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Feb 24 2007
Supplied or written by KGEU

KGEU Prepares for Action against Water Privatization

While the Korean government continues to push ahead with its plans to adopt private-public partnerships (PPP) - and eventually, privatization - into water supply, KGEU finalized its own plan of activities for year 2007 against water privatization.

The Anti-Privatization Committee, a standing committee within the KGEU focusing on privatization of public services, decided upon and submitted its plan for this year with the prime aim at making year 2007 a year of resistance against neoliberal restructuring of public offices and privatization of services. KGEU will focus on counteracting the PPPs that are being adopted to various public services provided by local governments, including sports and cultural facilities, libraries and daycare centers, with a particular focus on water supply and the impending bill on ‘Operation and Establishment of National Universities’ that aims to in fact privatize national universities.

The Korean government had announced its ‘Plan on Fostering the Water Industry’ in February 2006 and had recently upgraded it. This plan, in the name of “fostering the water industry”, on the surface attempts to initiate and develop a new ‘star’ industry, but is in fact a policy that will form the basis on which to systematically expand PPPs that are gradually being adopted into local government water supplies and eventually introduce market competition and private investment into the national water supply scheme. The Ministry of Environment, which is in charge of this program, has announced that it will introduce a special bill during the latter half of this year, and push head way with the plan.

The KGEU, along with the Joint Action against Water Privatization – a coalition of around 25 social movement organizations and NGOs that KGEU initiated last September, decided on several concrete actions to counteract the government. First of all, on 22nd March – International Water Day – Joint Action will hold a press conference and a symposium criticizing the government’s plan as well as a street campaign to raise public awareness. It is expected that the government, with sponsorship from various corporations, will use this day to advertise its plan on “fostering the water industry”.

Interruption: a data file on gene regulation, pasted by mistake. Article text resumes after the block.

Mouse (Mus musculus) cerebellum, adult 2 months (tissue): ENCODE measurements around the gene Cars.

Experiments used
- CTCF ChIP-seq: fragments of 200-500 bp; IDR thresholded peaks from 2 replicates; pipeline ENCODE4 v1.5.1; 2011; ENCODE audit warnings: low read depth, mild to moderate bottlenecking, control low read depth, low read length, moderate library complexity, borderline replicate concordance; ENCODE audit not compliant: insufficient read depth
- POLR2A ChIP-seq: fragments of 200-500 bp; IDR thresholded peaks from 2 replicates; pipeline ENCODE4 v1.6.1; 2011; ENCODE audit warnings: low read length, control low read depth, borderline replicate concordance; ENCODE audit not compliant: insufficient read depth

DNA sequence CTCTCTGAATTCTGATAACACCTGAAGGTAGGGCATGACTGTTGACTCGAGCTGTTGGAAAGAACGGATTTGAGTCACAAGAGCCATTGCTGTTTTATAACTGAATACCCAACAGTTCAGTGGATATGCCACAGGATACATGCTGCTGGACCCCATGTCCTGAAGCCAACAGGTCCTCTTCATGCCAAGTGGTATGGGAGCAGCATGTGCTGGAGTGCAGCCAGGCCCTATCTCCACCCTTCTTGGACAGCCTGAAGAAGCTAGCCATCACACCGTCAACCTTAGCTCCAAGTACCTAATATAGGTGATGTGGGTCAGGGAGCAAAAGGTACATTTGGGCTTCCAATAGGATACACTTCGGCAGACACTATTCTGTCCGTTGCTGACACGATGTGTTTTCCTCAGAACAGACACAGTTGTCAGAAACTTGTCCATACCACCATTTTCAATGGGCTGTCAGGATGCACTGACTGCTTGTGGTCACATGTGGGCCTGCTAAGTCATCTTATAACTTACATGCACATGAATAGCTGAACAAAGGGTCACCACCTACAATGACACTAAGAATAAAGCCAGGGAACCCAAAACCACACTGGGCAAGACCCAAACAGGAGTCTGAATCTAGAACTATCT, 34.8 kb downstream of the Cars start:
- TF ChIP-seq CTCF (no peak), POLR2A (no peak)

Another area that KGEU plans to tackle is the Korea-EU FTA, which is due to take off in March or April. The Korea-EU FTA is expected to specifically target Korean services – particularly those services that are not open to capital, ie, public services. Water is of special concern, considering that most transnational water corporations are European. The Korean government has openly said it expects water and sewage services to be tabled at the negotiations. When Korea-EU FTA talks start, KGEU and other public services organizations will fight against it, as it is presently doing against the Korea-US FTA.

Joint Action will also continue its regional workshops, which started last December. It has already hosted workshops in three different regions (Daegu-Gyeongbook, Gangwon and Choongcheong provinces), bringing together local trade unions, environment NGOs and activists to discuss the issue of water privatization and form the basis for regional networks and coalitions. 6 to 7 more regional workshops are planned for year 2007. Activities targeting the media are also planned, and the KGEU will implement nationwide education and agitation programs for its workers in the water supply sector. Mass rallies and demonstrations will be organized during the latter half of the year, when the government attempts to introduce the bill on water industry.
In the meantime, KGEU is also focusing on resisting PPPs on the local level. Water supply is run by local governments and amounts to 164 across the country. 9 have already been commissioned to the Korea Water Resources Corporation (KOWACO) and 33 more have signed preliminary contracts. Incheon City has even signed a MOU with Veolia. However, the KGEU has managed to stop PPPs and privatization schemes in 6 regions (including 2 between December 2006 and January 2007), by successfully mobilizing the local community. More PPPs are expected during the upcoming months, but the KGEU is determined to stop each and every one of them. END.

For more info, please contact::

JEON Sohi, Director of External Relations
Korean Government Employees' Union (KGEU)

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